for muni in gpmunis_json:
munis_pop.append({
"total_pop": np.sum(subr.data[subr.data>0]),
"codigo": muni["properties"]["COD_MUNI__"]
})
print("processes muni ", muni["properties"]["COD_MUNI__"])
``````

As you can see, I have masked only over the worldpop raster band. To get the population close to roads (road_access) I use the subr mask as a filter (it filters only the positive values greater than 0) over the gtroads_access_osm array, which contains the population counts for cells close to roads. All this data is put in a list of dictionaries and then it is converted to a dataframe and merged with the municipalities geometries dataset.

``````mpdf = pd.DataFrame(munis_pop)
gpmunis_osm = gpmunis.copy().merge(mpdf, left_on="COD_MUNI__", right_on="codigo", how="left")
``````

Now we can visualize this in a nice map easily with GeoPandas. Note that GeoPandas takes care of everything, including the legend of the choropleth:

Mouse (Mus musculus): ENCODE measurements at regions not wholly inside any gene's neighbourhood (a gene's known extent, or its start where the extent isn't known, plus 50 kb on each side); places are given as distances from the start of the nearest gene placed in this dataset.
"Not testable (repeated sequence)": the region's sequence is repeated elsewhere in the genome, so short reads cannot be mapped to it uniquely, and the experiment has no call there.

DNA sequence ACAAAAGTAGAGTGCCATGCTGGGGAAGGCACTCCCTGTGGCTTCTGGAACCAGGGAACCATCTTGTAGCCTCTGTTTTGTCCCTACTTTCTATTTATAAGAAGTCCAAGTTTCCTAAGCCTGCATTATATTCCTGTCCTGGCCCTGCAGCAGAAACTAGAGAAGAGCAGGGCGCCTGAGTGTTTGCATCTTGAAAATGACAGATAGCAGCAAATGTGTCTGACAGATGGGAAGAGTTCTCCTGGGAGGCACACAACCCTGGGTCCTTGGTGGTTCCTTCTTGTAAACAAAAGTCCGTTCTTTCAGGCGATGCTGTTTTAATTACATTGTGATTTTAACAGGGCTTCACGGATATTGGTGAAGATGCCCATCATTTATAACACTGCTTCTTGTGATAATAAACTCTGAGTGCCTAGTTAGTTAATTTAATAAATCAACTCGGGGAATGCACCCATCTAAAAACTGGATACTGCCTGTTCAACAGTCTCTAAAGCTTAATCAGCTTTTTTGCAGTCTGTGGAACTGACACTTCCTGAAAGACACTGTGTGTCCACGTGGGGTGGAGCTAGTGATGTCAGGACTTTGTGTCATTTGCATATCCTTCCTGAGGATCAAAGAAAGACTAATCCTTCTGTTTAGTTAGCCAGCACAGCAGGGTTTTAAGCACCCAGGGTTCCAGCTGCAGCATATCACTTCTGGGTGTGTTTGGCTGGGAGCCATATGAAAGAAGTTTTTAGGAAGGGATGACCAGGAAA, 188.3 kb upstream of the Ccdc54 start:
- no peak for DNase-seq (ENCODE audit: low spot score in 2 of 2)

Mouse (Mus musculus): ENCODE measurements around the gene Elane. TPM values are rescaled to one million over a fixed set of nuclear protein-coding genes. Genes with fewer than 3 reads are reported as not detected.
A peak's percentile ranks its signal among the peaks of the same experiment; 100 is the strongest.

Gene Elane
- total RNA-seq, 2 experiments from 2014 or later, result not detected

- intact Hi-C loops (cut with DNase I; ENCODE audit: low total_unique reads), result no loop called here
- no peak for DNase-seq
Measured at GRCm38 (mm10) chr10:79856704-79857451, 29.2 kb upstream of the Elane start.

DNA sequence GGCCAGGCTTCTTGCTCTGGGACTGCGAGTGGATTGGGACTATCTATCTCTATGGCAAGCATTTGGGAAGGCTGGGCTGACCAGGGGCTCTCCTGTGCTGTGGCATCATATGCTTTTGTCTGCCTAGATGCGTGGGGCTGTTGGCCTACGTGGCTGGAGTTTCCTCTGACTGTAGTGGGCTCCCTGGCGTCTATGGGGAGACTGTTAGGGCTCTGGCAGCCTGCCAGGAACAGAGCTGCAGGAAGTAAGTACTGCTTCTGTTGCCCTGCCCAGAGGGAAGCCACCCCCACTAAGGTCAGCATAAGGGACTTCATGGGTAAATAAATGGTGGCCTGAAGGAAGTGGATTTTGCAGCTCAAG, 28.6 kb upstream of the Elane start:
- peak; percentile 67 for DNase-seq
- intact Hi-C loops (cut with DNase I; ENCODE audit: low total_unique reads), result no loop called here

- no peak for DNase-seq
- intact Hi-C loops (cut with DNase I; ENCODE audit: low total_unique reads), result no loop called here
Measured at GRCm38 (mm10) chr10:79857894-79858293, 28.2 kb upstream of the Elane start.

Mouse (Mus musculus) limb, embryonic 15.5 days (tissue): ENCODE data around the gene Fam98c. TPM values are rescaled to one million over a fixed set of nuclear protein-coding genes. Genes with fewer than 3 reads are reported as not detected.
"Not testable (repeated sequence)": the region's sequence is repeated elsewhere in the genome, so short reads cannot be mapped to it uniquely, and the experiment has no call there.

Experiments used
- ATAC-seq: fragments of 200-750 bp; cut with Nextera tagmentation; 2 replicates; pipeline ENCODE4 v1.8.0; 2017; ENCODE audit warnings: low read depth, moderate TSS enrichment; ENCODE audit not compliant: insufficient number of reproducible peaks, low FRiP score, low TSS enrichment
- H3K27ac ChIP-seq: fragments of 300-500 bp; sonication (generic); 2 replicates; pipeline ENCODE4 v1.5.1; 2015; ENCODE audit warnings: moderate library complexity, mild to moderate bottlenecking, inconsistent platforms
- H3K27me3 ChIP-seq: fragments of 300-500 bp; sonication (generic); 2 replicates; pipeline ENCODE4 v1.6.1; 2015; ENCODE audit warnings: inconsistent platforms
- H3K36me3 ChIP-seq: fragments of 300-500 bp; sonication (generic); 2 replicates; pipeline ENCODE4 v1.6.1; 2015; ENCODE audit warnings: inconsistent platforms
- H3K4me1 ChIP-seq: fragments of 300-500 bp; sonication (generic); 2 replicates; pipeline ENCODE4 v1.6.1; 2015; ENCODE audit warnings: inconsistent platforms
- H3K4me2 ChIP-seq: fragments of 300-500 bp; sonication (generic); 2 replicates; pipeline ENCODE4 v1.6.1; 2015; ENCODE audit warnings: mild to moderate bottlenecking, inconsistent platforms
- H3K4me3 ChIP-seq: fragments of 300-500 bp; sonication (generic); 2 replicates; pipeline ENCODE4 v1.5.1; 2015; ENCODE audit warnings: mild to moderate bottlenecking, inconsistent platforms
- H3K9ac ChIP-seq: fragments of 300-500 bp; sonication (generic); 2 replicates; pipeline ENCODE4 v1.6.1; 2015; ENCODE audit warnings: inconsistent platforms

``````plt.rcParams['figure.figsize'] = 14, 14

plot = gpmunis_osm.plot(column = "perc_access", legend= True)
plot.legend(loc=2, prop={'size': 6})
`````` ## Using IGN Data

Now I want to repeat this process with IGN data in order to compare between these two. IGN data has only roads and will be quite different. Let's see:

``````gtroads_ign = geopandas.read_file("../../../DATOS/IGN/IGN-cartografia_basica-Red de CArreteras.geojson",
mode="r", driver="GeoJSON")

`````` It is unfortunate that IGN data has the properties encoded in raw html. So I made a quick parser to manage this inconvenient:

``````prev = None
def process_description_in_ugly_ign_format(input_str):
if not input_str.startswith("Continuation"):
return pd.Series(index = re.findall("atr-name\"\>([\w ]*)\<", input_str),
data = re.findall("atr-value\"\>([^\<]*)\<", input_str))
return pd.Series([])

properties = \
``````

I make use of regular expressions to find properties names and values. I put them in a pandas DataFrame and then I merge it with the original GeoDataFrame. Now I perform the process described above for the OSM data: